At the end of March, the Biden Administration issued the “Short-Term, Limited-Duration Insurance and Independent, Non-coordinated Expected Benefits Coverage” Final Rule that limits the sale of short-term limited-duration insurance plans. The availability of these types of insurance plans tends to go in and out, based on which party is in the White House.

Short-term, Limited-Duration Insurance (STLDI) plans are intended to serve as an option for people to maintain health coverage when experiencing gaps in coverage (such as when between transitioning jobs). Republicans contend that these plans can serve as a lower-cost alternative Affordable Care Act (ACA) plans. While this is true, Democrats tend to oppose these sorts of plans since STLDIs are not subject to the same coverage requirements as ACA plans. For example, they do not cover pre-existing conditions and have very high out of pocket payments. Additionally, the deductibles reset when the plans renew, which can subject enrollees to perpetually high out-of-pocket costs. For this reason, President Biden has criticized these health insurance plans as “junk insurance.”

President Trump expanded STLDIs by increasing their duration from only a few months to a full year. The new Final Rule issued by the Biden Administration limits the amount of time Americans are able to enroll in them from 36 months to now four months.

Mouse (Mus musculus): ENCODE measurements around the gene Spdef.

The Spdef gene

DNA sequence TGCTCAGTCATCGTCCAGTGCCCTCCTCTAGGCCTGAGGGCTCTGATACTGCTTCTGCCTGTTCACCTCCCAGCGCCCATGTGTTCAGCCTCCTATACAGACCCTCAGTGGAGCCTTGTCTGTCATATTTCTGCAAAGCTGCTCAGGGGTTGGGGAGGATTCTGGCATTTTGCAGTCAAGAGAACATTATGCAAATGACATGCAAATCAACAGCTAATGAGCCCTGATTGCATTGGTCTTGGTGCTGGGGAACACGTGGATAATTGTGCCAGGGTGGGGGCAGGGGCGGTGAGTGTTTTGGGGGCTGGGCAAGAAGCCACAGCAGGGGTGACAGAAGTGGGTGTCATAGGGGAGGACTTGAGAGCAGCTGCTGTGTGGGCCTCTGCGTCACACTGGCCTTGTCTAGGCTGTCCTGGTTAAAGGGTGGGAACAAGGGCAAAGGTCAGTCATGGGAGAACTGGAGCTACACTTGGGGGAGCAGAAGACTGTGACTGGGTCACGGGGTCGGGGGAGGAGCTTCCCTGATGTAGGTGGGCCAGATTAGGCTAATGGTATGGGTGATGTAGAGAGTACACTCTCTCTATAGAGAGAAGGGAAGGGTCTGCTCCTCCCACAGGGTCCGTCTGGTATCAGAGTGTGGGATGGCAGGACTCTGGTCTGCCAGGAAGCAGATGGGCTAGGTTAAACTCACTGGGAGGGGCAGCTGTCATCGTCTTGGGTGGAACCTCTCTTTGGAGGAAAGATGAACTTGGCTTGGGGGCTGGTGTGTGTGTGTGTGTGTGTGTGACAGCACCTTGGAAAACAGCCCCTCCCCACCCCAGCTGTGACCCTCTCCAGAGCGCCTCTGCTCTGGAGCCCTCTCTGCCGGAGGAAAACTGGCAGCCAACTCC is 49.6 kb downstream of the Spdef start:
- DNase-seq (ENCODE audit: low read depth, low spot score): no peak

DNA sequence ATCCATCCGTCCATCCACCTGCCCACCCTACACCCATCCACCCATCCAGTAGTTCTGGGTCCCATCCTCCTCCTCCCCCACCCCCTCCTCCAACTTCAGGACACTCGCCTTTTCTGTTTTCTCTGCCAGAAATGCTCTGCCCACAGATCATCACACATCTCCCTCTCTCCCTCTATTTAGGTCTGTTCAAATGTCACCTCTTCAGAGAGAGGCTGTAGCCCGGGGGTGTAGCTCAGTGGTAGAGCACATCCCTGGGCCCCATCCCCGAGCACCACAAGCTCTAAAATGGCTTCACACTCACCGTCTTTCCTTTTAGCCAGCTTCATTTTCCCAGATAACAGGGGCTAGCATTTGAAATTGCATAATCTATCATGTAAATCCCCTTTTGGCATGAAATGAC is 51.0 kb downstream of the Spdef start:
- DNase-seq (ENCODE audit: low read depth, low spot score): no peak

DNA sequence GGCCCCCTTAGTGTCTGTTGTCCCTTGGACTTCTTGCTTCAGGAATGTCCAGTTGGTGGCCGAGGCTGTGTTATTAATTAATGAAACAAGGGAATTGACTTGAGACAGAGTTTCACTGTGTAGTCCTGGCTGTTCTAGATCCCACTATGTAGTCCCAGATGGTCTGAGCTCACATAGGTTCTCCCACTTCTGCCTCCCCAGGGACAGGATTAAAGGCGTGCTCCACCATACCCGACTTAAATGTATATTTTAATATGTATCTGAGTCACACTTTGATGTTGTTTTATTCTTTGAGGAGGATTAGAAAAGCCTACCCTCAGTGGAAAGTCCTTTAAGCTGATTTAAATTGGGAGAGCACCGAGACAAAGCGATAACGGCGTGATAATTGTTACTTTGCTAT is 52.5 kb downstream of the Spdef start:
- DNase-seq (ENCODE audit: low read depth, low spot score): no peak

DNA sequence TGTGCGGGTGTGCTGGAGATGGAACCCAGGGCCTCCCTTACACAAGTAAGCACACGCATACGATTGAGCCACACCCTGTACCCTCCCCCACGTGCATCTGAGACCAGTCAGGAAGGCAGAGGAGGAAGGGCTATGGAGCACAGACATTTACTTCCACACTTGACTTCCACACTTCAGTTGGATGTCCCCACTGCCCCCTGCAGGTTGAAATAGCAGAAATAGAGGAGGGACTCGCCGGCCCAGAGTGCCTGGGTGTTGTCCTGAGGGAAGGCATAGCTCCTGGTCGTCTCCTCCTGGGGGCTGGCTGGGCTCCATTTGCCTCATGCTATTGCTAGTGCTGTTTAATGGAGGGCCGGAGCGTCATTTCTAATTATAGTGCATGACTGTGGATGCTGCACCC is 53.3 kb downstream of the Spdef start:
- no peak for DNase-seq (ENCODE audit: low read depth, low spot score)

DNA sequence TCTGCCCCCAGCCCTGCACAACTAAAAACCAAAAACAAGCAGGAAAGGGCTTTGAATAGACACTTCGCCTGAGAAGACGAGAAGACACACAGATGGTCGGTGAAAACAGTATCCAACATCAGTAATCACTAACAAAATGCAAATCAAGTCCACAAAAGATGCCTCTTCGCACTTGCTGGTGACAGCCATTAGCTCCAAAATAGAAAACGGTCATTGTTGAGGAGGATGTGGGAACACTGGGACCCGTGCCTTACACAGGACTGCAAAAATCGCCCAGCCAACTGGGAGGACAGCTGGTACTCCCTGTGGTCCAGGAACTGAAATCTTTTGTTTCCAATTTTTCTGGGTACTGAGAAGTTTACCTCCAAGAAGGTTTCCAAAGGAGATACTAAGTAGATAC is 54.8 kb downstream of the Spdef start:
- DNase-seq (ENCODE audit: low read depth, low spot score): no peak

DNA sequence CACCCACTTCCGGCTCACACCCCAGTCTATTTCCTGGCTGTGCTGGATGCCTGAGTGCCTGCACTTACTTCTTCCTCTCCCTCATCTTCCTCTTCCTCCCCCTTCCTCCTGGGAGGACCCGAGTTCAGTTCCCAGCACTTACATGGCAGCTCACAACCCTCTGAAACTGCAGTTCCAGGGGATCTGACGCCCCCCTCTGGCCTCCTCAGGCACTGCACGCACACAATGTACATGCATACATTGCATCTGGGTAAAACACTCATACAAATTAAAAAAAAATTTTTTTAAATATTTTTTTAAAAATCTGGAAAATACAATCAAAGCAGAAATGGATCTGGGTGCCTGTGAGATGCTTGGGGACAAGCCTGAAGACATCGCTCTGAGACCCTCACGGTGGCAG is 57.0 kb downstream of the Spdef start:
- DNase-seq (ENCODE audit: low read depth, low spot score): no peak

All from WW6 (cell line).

The Final rule also requires plans be accompanied with a “clear, easy-to-understand consumer notice on marketing, application, enrollment, and reenrollment materials, so that consumers can make informed coverage purchasing decisions”. This will increase transparency surrounding the insurance, and help people better understand the health plan they are purchasing.

This Final Rule correlates with the Biden Administration’s efforts to encourage ACA enrollment. For example, legislation passed by Congress eliminated the income threshold for ACA premium assistance subsidies. This policy makes these subsidies available to anyone, regardless of income. However, this policy ends after 2025.

The Final Rule goes into effect later this year on September 1st.

Top Stories in Healthcare Policy

The 2025 Medicare Advantage and Part D released by the Center for Medicare and Medicaid Services last week allows Medicare Part D sponsors to substitute biosimilars as “maintenance changes” to formularies without approval by CMS. This change should address delays in timely access to affordable prescriptions.